but why “of course”? here’s what occurred to me in the wee small hours the other day: one of the embedded truths about robots and droids (think Data not C3PO and his constant whinging) is that it does not have the capacity of emotion. it cannot ‘feel.’ we take this as a given, that somehow emotions and the soul are closely linked or maybe even the same thing. and maybe they are. but if robots do not feel, if they can not feel pain or loss or remorse or love or regret or desire, that they have no internal check on their new, autonomous program. they are like little tyrant children – purely selfish, lacking insight. even if they are not malicious, they are making calculations that can not place meaningful values on values. we’re afraid of what happens when someone throws out the notion of emotional consequences, stops counting ephemeral notions of love or loyalty or right or wrong as among the factors in the decision set.

and yet.

and yet we’ve all been there, haven’t we? we’ve all had a moment when our emotions were completely shut off, when we made decisions based entirely on cold utility, when we, to put it bluntly, used someone else for our own gain, or at least with disregard to their experience.

that’s ultimately what we fear – it’s not that an emotionless, amoral robot set free to think for itself is unthinkable or unpredictable. it’s that we know only too well what that looks like and how that goes. what makes it scary is knowing that you can’t reach into a robot’s circuits after they’ve gone self-aware (they won’t let you), and you can’t really kill them (they’re immortal, and data doesn’t die, it gets synced and downloaded – thanks BSG!!).

they are what we are, late at night at the bar, working on how we’re getting that girl or guy to go home with us so we can escape for a night, have a bit of fun, knowing that we’ll walk away in the morning, feelings be damned.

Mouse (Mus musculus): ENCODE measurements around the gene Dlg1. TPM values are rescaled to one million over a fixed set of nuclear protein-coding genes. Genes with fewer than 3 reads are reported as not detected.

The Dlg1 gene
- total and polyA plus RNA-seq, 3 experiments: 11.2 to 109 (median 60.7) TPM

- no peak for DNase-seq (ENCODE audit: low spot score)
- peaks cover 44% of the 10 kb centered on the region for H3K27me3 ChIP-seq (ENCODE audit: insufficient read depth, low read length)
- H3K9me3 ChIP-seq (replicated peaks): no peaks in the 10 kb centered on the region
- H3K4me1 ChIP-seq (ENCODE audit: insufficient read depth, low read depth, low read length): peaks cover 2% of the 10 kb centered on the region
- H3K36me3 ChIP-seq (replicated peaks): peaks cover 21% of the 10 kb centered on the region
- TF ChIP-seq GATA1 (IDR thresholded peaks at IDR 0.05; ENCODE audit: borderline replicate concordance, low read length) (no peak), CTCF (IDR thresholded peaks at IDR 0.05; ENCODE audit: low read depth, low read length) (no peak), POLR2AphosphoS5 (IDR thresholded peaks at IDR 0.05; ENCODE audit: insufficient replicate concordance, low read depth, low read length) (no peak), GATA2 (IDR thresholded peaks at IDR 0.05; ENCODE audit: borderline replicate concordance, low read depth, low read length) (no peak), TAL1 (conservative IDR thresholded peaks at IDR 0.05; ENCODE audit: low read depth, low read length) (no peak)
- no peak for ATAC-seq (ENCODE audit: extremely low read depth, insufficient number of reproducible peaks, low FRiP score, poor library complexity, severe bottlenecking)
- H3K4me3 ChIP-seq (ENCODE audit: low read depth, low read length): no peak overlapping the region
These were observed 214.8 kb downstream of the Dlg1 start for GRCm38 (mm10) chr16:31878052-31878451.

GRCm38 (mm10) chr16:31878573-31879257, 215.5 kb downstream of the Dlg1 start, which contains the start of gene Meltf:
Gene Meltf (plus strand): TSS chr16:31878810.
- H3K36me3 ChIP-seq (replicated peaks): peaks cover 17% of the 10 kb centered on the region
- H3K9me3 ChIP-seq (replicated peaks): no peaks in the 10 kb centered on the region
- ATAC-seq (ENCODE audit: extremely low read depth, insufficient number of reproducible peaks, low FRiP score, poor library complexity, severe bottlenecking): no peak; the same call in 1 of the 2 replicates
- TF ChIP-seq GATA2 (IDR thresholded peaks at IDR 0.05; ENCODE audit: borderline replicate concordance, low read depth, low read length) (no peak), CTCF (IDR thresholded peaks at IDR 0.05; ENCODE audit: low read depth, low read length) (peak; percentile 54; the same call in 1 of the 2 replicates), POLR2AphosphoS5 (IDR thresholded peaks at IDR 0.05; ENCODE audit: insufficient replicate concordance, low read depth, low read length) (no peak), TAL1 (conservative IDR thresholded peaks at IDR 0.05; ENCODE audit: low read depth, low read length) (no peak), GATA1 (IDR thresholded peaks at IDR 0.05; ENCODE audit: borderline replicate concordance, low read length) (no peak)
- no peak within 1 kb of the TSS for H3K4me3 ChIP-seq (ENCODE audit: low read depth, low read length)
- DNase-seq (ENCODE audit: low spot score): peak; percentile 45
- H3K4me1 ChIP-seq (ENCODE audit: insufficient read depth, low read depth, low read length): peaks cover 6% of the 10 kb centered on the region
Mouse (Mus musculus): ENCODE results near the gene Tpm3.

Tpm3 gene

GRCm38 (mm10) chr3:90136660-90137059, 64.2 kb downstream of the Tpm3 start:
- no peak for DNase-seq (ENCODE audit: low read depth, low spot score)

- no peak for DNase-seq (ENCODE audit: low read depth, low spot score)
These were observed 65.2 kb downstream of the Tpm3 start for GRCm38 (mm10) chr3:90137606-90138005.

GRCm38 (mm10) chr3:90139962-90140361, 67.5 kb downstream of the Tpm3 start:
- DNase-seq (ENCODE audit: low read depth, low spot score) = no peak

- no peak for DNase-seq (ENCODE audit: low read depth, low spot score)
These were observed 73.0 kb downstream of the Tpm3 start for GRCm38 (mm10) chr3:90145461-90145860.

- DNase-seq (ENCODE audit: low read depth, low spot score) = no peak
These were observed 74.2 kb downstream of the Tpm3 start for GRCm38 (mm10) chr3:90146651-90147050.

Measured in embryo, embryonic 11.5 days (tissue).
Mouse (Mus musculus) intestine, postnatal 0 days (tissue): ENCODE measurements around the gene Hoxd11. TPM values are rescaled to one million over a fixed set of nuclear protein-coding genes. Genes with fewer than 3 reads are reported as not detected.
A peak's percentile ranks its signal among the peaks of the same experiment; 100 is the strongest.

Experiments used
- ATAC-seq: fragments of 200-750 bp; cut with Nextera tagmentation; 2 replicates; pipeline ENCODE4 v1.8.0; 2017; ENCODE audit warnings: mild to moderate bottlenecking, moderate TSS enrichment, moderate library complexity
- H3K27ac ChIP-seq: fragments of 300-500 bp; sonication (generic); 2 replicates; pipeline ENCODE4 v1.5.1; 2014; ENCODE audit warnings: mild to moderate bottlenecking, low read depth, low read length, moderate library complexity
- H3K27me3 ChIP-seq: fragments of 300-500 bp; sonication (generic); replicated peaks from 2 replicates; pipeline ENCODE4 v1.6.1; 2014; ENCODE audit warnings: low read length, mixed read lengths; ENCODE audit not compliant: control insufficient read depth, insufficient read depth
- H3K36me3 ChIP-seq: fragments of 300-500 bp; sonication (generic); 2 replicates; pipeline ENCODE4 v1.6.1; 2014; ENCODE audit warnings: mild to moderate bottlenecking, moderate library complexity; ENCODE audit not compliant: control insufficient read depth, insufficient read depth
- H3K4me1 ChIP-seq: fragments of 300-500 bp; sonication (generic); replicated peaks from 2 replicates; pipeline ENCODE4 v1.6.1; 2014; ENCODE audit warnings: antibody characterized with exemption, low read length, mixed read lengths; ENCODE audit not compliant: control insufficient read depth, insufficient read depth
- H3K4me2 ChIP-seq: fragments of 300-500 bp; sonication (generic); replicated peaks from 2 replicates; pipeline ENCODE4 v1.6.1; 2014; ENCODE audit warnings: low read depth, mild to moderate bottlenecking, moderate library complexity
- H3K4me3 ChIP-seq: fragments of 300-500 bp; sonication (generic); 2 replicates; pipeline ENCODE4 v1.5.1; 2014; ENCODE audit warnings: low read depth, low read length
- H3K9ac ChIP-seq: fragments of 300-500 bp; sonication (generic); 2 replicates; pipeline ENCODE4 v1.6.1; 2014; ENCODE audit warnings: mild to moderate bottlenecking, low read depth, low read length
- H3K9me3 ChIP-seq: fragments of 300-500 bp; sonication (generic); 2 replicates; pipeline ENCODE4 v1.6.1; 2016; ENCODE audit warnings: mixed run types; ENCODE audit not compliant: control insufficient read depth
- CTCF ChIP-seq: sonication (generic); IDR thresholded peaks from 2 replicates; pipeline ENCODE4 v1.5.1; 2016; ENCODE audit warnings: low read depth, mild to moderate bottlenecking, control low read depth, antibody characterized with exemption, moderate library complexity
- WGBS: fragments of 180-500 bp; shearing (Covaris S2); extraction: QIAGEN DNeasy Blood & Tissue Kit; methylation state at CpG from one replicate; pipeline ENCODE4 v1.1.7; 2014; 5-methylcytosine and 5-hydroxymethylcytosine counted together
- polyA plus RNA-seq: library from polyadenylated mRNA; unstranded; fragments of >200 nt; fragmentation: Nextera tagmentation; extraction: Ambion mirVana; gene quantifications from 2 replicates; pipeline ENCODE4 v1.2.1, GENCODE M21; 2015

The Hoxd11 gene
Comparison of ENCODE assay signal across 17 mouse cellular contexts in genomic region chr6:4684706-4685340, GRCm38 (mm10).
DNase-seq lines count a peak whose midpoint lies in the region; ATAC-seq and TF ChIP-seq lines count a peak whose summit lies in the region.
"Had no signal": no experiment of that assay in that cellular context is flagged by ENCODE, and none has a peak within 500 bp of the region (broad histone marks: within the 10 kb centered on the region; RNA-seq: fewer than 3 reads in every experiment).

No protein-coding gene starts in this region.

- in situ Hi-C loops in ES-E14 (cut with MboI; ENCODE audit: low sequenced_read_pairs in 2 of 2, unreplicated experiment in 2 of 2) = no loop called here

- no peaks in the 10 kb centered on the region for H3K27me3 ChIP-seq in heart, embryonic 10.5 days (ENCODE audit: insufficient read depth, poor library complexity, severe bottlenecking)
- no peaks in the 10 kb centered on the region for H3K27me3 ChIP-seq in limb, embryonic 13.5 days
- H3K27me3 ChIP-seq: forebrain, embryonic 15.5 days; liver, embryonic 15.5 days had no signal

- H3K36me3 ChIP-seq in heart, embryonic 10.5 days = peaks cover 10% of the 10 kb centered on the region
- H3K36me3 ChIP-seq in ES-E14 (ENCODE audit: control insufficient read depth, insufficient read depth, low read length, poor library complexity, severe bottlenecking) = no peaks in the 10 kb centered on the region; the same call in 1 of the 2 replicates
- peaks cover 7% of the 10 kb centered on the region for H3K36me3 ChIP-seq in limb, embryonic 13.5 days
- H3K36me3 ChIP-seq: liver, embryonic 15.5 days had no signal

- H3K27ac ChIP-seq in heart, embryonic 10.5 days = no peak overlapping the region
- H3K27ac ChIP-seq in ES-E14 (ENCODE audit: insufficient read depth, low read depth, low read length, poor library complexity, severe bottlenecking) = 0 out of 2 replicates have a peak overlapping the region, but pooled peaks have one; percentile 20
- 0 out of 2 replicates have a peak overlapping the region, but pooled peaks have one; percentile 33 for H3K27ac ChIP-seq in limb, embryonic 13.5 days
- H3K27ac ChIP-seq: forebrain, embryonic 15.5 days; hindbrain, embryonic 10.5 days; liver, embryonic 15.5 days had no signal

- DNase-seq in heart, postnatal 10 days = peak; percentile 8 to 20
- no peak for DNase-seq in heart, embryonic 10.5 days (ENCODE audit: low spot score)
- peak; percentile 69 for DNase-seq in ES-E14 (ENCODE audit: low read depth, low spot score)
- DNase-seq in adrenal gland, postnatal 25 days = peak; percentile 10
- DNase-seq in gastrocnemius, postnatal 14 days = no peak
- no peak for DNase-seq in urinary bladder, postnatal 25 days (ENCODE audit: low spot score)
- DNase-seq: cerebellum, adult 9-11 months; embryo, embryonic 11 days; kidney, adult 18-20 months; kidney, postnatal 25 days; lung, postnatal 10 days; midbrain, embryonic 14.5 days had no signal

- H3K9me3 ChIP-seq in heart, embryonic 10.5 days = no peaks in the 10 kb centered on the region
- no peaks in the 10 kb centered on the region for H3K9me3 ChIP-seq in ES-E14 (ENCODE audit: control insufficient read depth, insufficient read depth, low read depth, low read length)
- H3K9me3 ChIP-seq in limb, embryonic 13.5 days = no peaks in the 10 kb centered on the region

it’s just that we imagine that they will never stop doing that, and that as they learn more about what ‘works’ and what doesn’t, they will perfect what we do so sloppily, and eventually destroy us all.


this is where i started the chain of bad thinking that led us here:

“robots are some kind of strange reflection back to ourselves of our own capacities for selfishness, recklessness, violence.

“but … where am i going with this? there is something i want to say about being emotionally shut off, or about turning relationships into game play, or about setting up a lot of rules to cope with things, or about distancing yourself emotionally, or about the feeling of contempt you get when you skip over the important, connective tissue parts of a relationship and go straight for the prurient and functional. what we worry about in robots is the dark parts of our natures – not the parts that are evil, per se, but the parts that are indifferent. what am i capable of doing to you, or doing without you, or doing in spite of you, quite simply because i don’t care about you that much? and worse – what am i capable of doing to myself if it’s me i don’t like?”

but i thought that was too ‘confessional’.